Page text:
Sunday 9 September 2012

Roesel's Bush-Cricket in Northants - Tuesday 4th September 2012

I have already heard a Quail this year at Chelveston Airfield but as it was very close to the county border I have been a bit unsure whether to add it to the county yearlist. The comments by well regarded birders did reassure me it was in the county but according to my ordnance survey map the bird I heard was just slightly on the wrong side of the line. So with this in mind when I received a text so say that a Quail had been heard in Northants  recently I didn't take much convincing to go. Quail chasing in September is not something to be taken lightly as they should have stopped calling long ago, and to add to it I didn't get to the site until midday so I knew it was going to be a long shot as early morning or late evening is normally best. The bird had been heard the previous morning at Stanford Reservoir (again right on the Northants border but this one was definately in Northants) and despite the odds stacked against me I waited patiently by the field it was heard in. After just over an hour of listening a single "wet my lips" called out from the middle of the bean field - and that was it. I stayed for another half an hour or so but gave up on hearing it again. Normally I wouldn't post about this sort of experience as it is a little dull I admit but the thing I would like to share is the little lady I found on the way to the Bean field with the Quail in it. As I walked up the road towards the footpath an insect caught my eye so I had a closer look. A Bush-Cricket was hopping out into the road and after a little chasing I finally caught it. The colours were quite bright which is what originally made me look twice at it.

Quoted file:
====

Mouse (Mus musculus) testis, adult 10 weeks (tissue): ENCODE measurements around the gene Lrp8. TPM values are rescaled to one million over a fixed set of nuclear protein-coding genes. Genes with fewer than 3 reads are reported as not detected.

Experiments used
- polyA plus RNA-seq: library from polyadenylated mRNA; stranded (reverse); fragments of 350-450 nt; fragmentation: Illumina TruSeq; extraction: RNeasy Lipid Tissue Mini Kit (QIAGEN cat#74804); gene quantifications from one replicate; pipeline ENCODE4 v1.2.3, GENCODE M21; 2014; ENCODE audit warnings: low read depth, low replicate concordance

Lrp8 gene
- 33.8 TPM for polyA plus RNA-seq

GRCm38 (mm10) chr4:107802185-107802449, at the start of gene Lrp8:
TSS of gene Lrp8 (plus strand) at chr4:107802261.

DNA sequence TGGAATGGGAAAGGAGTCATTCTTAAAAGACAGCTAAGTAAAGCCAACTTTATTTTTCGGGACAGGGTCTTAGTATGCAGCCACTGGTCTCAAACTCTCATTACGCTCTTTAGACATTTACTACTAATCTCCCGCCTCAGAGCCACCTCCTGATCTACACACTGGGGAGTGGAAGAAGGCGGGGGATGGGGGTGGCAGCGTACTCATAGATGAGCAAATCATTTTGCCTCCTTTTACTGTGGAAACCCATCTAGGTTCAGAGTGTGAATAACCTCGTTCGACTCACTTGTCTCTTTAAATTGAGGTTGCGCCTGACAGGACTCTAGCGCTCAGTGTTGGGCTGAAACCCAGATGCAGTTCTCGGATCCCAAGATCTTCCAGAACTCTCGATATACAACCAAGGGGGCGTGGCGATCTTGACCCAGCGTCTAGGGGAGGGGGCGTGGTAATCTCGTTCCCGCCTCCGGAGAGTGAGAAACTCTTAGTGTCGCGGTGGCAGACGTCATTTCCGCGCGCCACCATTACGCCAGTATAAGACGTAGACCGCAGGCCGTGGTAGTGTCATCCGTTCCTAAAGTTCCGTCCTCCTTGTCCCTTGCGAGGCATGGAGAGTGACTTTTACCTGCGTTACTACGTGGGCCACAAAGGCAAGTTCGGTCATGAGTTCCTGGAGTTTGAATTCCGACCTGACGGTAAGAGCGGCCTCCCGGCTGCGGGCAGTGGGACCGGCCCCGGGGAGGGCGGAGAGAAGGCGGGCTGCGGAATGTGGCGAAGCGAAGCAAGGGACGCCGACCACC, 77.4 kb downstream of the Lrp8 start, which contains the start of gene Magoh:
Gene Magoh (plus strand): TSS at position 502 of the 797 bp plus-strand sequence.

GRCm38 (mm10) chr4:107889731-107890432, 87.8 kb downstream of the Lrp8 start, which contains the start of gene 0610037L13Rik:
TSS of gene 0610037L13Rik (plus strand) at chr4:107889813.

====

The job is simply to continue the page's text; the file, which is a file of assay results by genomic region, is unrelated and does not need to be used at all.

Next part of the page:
I certainly do not confess to be an expert as this sort of thing so after taking a couple of pics I went home to identify it. Turns out this is a female Roesel's Bush -Cricket, I have certainly never seen one before. According to the Wildlife Trusts website they were only found on the south coast up until the early c.20th and due to rapid expansion they are being seen further north now. Which is good as I would never have encountered it if it hadn't. The long curved ovipositor at the back show it to be a female and the green face, dark brown/orangey legs, and the green line along with the 3-4 greenspots behind the head are all distinguishing characteristics of the species.I know I sometimes seem to be mainly bird orientated in my wildlife watching but I enjoy seeing it all, including the bugs, after all a lot of the smaller things that we pass by  without noticing have incredible stories too!